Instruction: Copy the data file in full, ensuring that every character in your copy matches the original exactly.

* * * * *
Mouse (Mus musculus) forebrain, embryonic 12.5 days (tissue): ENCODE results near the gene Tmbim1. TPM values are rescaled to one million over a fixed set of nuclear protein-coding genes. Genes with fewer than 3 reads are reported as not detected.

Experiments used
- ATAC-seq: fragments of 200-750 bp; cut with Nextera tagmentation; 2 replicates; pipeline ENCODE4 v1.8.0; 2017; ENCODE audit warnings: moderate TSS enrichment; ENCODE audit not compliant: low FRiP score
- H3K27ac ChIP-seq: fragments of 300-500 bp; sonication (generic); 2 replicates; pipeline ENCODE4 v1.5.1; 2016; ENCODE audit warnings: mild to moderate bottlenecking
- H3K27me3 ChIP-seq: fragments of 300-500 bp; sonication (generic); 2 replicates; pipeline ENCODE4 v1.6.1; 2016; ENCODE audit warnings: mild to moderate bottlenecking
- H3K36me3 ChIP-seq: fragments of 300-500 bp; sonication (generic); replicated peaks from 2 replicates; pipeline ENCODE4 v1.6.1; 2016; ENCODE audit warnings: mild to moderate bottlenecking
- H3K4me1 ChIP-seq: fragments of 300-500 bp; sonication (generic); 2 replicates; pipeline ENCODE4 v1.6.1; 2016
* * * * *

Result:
Mouse (Mus musculus) forebrain, embryonic 12.5 days (tissue): ENCODE results near the gene Tmbim1. TPM values are rescaled to one million over a fixed set of nuclear protein-coding genes. Genes with fewer than 3 reads are reported as not detected.

Experiments used
- ATAC-seq: fragments of 200-750 bp; cut with Nextera tagmentation; 2 replicates; pipeline ENCODE4 v1.8.0; 2017; ENCODE audit warnings: moderate TSS enrichment; ENCODE audit not compliant: low FRiP score
- H3K27ac ChIP-seq: fragments of 300-500 bp; sonication (generic); 2 replicates; pipeline ENCODE4 v1.5.1; 2016; ENCODE audit warnings: mild to moderate bottlenecking
- H3K27me3 ChIP-seq: fragments of 300-500 bp; sonication (generic); 2 replicates; pipeline ENCODE4 v1.6.1; 2016; ENCODE audit warnings: mild to moderate bottlenecking
- H3K36me3 ChIP-seq: fragments of 300-500 bp; sonication (generic); replicated peaks from 2 replicates; pipeline ENCODE4 v1.6.1; 2016; ENCODE audit warnings: mild to moderate bottlenecking
- H3K4me1 ChIP-seq: fragments of 300-500 bp; sonication (generic); 2 replicates; pipeline ENCODE4 v1.6.1; 2016